Lycoming College Campus
Twenty-two buildings sit on Lycoming’s 42-acre campus. Most buildings have been constructed since 1950. All are easy to reach from anywhere on campus. A 12-acre athletic field and football stadium lie a few blocks north of the main campus.
Modern buildings include the nine residence halls, which contain clean and comfortable double rooms; the student union; and the physical education/recreation center. Up-to-date facilities include the library, the theatre, the planetarium, the computer center, an electronic music studio, a photography laboratory, and an art gallery. The computer center opened in 1969; the art gallery and the physical education center opened in 1980. An arts center was renovated and opened in 1983. The Heim Biology and Chemistry Building opened in 1990.
Asbury Hall (1962) — Named in honor of Bishop Francis Asbury, the father of The United Methodist Church in the United States, who made the circuit through the upper Susquehanna District in 1812, the year Lycoming (then the Williamsport Academy) opened its doors. Asbury Hall houses freshman students in a co-educational environment.
Crever Hall (1962) — Honors Lycoming’s founder and first financial agent, the Rev. Benjamin H. Crever, who helped persuade the Baltimore Conference to purchase the school from the Williamsport Town Council in 1848.
East Hall (1962) — Houses five chapters of Lycoming’s fraternities and sororities. The self-contained units contain student rooms and a chapter room.
Forrest Hall (1968) — Honors Dr. and Mrs. Fletcher Bliss Forrest and Anna Forrest Burfeindt ’30, the parents and sister of Katherine Forrest Mathers ’28, whose generosity established the memorial.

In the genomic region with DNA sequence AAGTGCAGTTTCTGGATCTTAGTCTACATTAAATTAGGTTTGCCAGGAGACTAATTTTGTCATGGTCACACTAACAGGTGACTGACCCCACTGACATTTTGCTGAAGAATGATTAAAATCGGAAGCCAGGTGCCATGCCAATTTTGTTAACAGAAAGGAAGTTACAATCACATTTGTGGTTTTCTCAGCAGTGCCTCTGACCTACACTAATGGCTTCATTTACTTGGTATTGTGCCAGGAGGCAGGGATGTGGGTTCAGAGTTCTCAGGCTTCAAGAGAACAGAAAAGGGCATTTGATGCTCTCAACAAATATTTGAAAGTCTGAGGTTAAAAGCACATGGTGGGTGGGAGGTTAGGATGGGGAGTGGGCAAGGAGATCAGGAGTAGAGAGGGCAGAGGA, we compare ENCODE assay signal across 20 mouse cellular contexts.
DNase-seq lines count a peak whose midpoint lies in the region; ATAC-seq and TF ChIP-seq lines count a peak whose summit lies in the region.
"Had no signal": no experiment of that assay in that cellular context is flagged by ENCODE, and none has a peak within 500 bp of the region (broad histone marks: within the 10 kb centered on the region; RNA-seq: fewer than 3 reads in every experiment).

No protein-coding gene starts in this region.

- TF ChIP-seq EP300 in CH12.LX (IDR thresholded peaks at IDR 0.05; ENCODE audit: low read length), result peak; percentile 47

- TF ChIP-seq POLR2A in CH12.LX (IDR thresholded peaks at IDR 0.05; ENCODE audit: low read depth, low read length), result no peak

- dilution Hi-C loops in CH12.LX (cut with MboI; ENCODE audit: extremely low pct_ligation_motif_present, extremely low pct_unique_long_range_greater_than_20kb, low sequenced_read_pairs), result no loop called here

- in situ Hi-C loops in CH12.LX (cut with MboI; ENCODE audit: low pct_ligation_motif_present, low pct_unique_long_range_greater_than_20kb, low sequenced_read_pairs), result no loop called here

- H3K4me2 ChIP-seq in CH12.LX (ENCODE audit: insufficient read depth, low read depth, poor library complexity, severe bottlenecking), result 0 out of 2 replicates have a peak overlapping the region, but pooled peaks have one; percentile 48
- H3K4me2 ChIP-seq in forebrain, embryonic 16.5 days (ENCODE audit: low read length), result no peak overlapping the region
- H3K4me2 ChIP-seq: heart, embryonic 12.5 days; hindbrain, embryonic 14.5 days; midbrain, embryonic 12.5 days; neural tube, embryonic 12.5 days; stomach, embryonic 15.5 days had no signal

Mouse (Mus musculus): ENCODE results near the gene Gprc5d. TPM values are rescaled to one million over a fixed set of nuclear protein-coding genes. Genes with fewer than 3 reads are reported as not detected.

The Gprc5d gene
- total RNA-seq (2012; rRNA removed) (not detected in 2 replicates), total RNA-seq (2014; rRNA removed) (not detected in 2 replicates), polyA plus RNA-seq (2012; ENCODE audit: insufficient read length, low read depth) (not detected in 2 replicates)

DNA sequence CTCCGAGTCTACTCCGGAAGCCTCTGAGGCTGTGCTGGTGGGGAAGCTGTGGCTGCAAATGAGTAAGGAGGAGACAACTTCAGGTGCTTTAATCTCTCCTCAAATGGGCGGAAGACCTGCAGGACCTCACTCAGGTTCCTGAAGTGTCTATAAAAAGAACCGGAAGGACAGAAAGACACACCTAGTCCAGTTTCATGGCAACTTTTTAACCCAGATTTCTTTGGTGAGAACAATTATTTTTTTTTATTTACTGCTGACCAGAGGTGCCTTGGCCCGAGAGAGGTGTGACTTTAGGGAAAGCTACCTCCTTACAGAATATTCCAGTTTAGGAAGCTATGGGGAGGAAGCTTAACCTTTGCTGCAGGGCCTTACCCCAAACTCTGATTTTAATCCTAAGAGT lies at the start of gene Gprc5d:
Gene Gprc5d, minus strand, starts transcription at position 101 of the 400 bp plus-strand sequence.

Rich Hall (1948) — Honors the Rich family of Woolrich, Pennsylvania. It houses health services, dining services office, security, residential life, and buildings and grounds. Rich is an all female hall.
Skeath Hall (1965) — The largest residence hall honors the late J. Milton Skeath, professor of psychology and four-time Dean of the College from 1921 to 1967. It houses freshmen in a co-educational environment.
Wesley Hall (1956) — Honors John Wesley, the founder of Methodism. This building houses a number of Greek organizations, as well as independent students.
Williams Hall (1965) — Honors Mary Ellen Whitehead Williams, mother of Joseph A. Williams, of St. Marys, Pennsylvania, whose bequest established the memorial.
The Commons (2007) — This apartment-style living building has 22 units and currently houses 85 residents. The building is fully air conditioned and has a beautifully landscaped commons area. This building is named in honor of six individuals.
Academic Center (1968) — The most architecturally impressive complex on campus, the Center is composed of four buildings: the John G. Snowden Memorial Library, Wendle Hall, the Mary L. Welch Theatre and Laboratories, and the faculty office building.